Hey, guys, I am (still) on a plane (and will continue to be on a plane for the next 3 1/2 hours), so I guess I will write about my second day on the Nikko tour!
I started the day off with breakfast with my host family, and then my host dad drove me to the hotel where we were supposed to meet all the other people on the tour. We piled onto the bus and drove for a bunch and then piled off the bus to watch a washi demonstration.
I don't have any pictures, but washi is a kind of thick Japanese paper made by hand. We also got to make some washi ourselves! I'm gonna steal some pictures from the other Fulbrighters when I have a chance, 'cause it was massively cool. Basically, we had a frame with a bamboo screen in it (sort of like you roll sushi in), and you'd dip it into a vat of fiber and swish it around to make paper! I made two pieces which were excessively derpy. Pictures coming shortly.
[Edited after exiting the plane:
Here are some pictures I totally stole from Karen because I am a bad person.
Alyssa got to try making paper with the huge paper-sifting-thingy.
One of the women who works at the shop was helping her shake it, because it's so heavy, and you have to keep it horizontal or your paper gets weird.
Then you lift the top off and run your finger along the edges so that the paper isn't stuck to it...
Then lift the finished sheet while it's still on the bamboo mat...
...and lay it down flat on the table. Peel the bamboo mat off (carefully!) and you (in theory) have a beautiful piece of paper!
Tada! All done.
Here we are with our first pieces of paper!]
Then we hopped on the bus again and rode to watch a soba-making demonstration at the restaurant we were going to eat lunch at. Soba is a kind of buckwheat noodle (and is really tasty), and some crazy intense people make it by hand.
...also the mayor was there for some reason?
Look at the starting size of that ball.
LOOK AT IT.
That's gonna feed 18-20 people.
OH MY GOSH, NOW IT'S A RECTANGLE???
DARK MAGIC, GUYS. DARK MAGIC.
Look at that knife. The thing he's holding in his left hand is a kind of ruler he chops up against the edge of.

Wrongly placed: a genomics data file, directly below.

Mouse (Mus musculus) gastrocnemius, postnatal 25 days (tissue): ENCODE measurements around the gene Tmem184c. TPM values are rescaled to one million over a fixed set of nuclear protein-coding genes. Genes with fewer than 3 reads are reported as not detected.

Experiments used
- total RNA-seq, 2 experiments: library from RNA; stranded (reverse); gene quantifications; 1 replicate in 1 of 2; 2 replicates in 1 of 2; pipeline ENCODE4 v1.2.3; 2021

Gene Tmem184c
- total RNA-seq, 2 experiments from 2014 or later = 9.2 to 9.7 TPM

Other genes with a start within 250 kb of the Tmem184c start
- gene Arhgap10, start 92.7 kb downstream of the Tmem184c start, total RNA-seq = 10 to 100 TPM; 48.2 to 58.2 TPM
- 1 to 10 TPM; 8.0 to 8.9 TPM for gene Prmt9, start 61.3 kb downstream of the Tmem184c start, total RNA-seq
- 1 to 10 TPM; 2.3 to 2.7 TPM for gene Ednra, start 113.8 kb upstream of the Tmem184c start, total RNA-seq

He was a soba-chopping MACHINE.
This guy was dividing the soba into portions.
So then we ate the soba!
(Well, actually, first we heard a speech from the mayor about how fantastically smart we were and how we would do great things, which was interesting, because he didn't bother talking to any of us. Awkward.)
LOOK AT THOSE FANTASTICALLY SMART PEOPLE.
THEY'RE GONNA DO GREAT THINGS.
Dessert was like...rice noodles with red bean on top? It was odd.
Gonna do great things, you guys.
So then we walked over the Yama-age (literally "mountain raising") Festival Museum. The Yama-age festival is this festival they do in Karasuyama (where we spent the day) which involves hoisting giant wooden mountain cut-outs and then performing kabuki in front of them. It sounds pretty amazingly cool, to be honest, and not just 'cause I'm a giant shrine nerd.
Here's a mikoshi!
...and here is the absolute creepiest animatronic anything I have ever seen. This thing went so far down into the uncanny valley that it was more like the uncanny canyon or the uncanny chasm. I will probably have nightmares about this thing for years to come.
YEARS TO COME.
Robots: sometimes they shouldn't happen?
Anyway, then we got on the bus AGAIN and went to this former-tank-factory-in-a-mountain-which-then-was-turned-into-a-sake-storage-place?
It was kiiiiiiiiiiiiind of surreal.
We didn't really get to see much of it, though!
This is the symbol of the kami of alcohol!
Or so I have been told.
Anyway, then there was sake-tasting for those of us who drink, which wasn't all of us, so some of us just sort of stood around awkwardly!
After that we went to a sake factory, where we didn't really get to look around either.
I asked our tour guide about it and he said it's because making sake is sacred.